Emilie S. Thomas, MA LMFT
In the past few years of practicing at Valley Pastoral Counseling Center I have noticed an increase in clients who would like to explore natural ways of supporting their therapeutic treatment of depression, anxiety, or other issues, whether through taking herbs and supplements or changing the diet. In response to this observation, I have embarked on a rigorous certification program in herbalism that, once completed, can expand my scope of practice to include the ability to make informed suggestions concerning herbal and nutritional supplements, addressing concerns related to mood and overall well-being. I have been excited from the start to learn additional ways to relieve acute conditions in a way that empowers the client to put him or herself in charge of healing.
Little did I know, however, how much the theoretical base of herbal medicine has in common with that of psychodynamic psychotherapy, the focus of my therapy practice. While many forms of therapy focus on teaching coping skills and changing surface behaviors to relieve acute suffering, psychodynamic therapy delves deeper into the self to root out the cause of the troubling symptoms and to resolve them on the level at which they originated. The root may be quite different than the symptom and escape notice for many years; for instance, a client who struggles with self-esteem may not understand at first that the parent who adored him and praised him constantly has contributed to his issue by creating an unrealistic image of himself that he can never live up to, creating a deep sense of failure. Though it takes longer and often involves challenging work, the results of this in-depth therapy tend to be more permanent and manifest an overall stronger, more resilient self. Herbal medicine uses the same approach when treating the body’s suffering. Combinations of herbs are used not just to treat a symptom but also to find the true origin of the imbalance, which is often not in the direction a client suspects. A common example is in working with mood issues due to hormone imbalances, which in herbal medicine involves not just the hormones but also the liver. This is because if the liver is not functioning optimally, it cannot metabolize the hormones synthesized in the body well and imbalance can easily result. Ultimately good herbal treatment also strengthens the body’s overall functioning and leaves it in a better shape than it was before the illness, just as psychodynamic therapy does for the emotional self.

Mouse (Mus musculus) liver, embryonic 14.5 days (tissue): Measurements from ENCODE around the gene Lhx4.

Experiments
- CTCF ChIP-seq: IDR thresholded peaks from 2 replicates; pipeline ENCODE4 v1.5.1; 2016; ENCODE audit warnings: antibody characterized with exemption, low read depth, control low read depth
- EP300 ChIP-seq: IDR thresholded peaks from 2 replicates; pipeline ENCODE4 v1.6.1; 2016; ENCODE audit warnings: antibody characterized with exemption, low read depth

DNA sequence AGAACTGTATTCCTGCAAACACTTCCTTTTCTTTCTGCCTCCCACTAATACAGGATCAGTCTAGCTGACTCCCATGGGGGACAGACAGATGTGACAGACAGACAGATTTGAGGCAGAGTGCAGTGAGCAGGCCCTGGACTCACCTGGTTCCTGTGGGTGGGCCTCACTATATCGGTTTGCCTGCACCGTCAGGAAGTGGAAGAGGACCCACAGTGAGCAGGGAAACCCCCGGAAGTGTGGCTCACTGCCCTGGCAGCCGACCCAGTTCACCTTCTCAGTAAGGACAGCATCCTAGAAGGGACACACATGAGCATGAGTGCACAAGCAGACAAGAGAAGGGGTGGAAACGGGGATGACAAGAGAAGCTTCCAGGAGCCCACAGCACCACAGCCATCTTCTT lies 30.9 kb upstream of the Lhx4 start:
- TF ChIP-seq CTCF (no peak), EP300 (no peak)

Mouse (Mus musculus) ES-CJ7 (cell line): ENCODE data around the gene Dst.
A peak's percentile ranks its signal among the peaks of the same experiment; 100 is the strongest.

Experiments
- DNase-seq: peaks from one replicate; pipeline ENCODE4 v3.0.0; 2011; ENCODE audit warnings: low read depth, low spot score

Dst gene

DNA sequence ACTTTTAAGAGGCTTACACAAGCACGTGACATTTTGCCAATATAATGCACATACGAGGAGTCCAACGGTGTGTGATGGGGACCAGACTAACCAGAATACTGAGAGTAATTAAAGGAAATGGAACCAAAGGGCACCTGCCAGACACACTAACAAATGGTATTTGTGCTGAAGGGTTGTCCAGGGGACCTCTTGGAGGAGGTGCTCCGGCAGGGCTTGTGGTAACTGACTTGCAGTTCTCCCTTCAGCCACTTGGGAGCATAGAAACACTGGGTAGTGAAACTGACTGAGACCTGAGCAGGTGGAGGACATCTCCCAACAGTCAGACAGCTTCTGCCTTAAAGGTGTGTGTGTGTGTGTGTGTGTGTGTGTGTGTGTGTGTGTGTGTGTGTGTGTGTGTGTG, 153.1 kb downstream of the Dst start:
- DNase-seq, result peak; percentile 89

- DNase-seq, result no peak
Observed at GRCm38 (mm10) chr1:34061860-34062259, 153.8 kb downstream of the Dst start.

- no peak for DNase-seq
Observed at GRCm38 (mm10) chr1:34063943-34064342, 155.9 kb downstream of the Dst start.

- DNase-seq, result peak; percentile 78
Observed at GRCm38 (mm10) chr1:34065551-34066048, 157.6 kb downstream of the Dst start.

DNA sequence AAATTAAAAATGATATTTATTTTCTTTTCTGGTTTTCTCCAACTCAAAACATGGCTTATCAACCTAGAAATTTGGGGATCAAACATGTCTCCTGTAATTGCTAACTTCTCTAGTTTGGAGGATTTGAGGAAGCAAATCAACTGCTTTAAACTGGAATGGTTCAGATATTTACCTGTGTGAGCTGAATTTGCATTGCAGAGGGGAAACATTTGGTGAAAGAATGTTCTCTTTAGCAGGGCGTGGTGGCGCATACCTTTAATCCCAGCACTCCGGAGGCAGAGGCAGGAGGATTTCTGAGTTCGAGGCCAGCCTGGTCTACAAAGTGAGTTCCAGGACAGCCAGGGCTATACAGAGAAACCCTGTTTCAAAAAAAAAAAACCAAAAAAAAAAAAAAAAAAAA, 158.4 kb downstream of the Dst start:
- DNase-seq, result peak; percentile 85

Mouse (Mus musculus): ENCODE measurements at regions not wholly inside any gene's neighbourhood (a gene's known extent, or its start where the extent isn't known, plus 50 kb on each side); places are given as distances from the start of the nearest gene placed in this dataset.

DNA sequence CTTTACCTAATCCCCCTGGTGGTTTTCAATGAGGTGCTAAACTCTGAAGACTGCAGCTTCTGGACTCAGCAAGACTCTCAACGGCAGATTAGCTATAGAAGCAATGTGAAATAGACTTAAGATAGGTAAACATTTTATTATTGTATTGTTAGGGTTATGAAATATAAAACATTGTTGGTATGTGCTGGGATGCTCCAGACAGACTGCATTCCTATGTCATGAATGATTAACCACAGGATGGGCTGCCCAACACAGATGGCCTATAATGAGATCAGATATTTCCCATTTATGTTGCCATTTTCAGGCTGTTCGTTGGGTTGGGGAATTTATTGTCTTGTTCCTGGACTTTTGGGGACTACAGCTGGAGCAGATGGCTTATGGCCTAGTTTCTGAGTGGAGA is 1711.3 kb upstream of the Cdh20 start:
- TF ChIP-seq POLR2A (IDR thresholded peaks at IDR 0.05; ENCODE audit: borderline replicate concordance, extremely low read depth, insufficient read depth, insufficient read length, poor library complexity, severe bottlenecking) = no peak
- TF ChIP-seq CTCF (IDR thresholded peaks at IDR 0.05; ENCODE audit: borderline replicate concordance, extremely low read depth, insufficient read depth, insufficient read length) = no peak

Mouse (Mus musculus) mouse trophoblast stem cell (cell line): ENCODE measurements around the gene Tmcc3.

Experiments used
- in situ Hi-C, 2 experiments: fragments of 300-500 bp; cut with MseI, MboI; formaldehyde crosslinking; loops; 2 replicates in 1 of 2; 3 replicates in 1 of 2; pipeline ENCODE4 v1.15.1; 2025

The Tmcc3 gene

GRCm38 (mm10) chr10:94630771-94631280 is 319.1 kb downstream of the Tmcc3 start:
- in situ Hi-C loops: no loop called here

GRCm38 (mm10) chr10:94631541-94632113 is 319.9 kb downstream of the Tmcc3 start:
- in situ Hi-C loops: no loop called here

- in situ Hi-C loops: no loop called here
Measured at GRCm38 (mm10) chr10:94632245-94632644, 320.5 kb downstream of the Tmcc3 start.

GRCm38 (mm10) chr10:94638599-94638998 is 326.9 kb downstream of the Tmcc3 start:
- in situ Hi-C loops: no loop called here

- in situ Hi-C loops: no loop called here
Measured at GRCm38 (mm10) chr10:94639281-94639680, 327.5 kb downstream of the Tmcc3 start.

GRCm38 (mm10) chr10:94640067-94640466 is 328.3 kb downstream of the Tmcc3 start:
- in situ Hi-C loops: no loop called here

Neither of these approaches ignores acute suffering. As a therapist, I take emergency measures to help relieve intense emotional pain with appropriate interventions when necessary in a crisis. These measures are part of a toolbox built from many different therapeutic orientations to handle each situation as it comes. I do not insist on talking about someone’s childhood when a client needs hospitalization, medicine, education, or a lot of support and comfort in his or her grief. Similarly, herbal medicine also has treatments for immediate illnesses with herbs that kill bacteria, viruses, boost immunity, and relieve pain. Yet in both views, once the crisis is averted, it is important to focus on the wellness of the client, not just the eradication of disease. After all, health- both mental and physical- is ideally measured in bountiful energy, refreshing sleep, contentment, strength of character, ability to love and know joy, and to find purpose and meaning in one’s life. Such values do not describe the goal of a simple absence of pathology. Shouldn’t it follow then, that our treatment be aimed in the same direction?
Please feel free to call me with any questions or to make an appointment at 540-932-1476.